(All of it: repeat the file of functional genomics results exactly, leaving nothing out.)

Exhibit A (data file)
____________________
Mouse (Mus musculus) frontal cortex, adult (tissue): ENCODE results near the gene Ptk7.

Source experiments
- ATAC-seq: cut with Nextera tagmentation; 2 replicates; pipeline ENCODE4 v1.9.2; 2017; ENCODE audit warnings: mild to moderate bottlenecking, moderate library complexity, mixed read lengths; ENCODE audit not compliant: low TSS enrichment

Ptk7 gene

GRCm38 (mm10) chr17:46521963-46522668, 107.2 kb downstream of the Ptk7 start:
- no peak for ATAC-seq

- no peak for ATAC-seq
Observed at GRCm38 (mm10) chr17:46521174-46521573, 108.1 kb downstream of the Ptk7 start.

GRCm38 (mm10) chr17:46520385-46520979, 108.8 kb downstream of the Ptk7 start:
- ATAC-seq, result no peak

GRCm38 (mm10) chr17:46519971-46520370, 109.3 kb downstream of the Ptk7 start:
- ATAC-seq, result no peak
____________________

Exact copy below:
Mouse (Mus musculus) frontal cortex, adult (tissue): ENCODE results near the gene Ptk7.

Source experiments
- ATAC-seq: cut with Nextera tagmentation; 2 replicates; pipeline ENCODE4 v1.9.2; 2017; ENCODE audit warnings: mild to moderate bottlenecking, moderate library complexity, mixed read lengths; ENCODE audit not compliant: low TSS enrichment

Ptk7 gene

GRCm38 (mm10) chr17:46521963-46522668, 107.2 kb downstream of the Ptk7 start:
- no peak for ATAC-seq

- no peak for ATAC-seq
Observed at GRCm38 (mm10) chr17:46521174-46521573, 108.1 kb downstream of the Ptk7 start.

GRCm38 (mm10) chr17:46520385-46520979, 108.8 kb downstream of the Ptk7 start:
- ATAC-seq, result no peak

GRCm38 (mm10) chr17:46519971-46520370, 109.3 kb downstream of the Ptk7 start:
- ATAC-seq, result no peak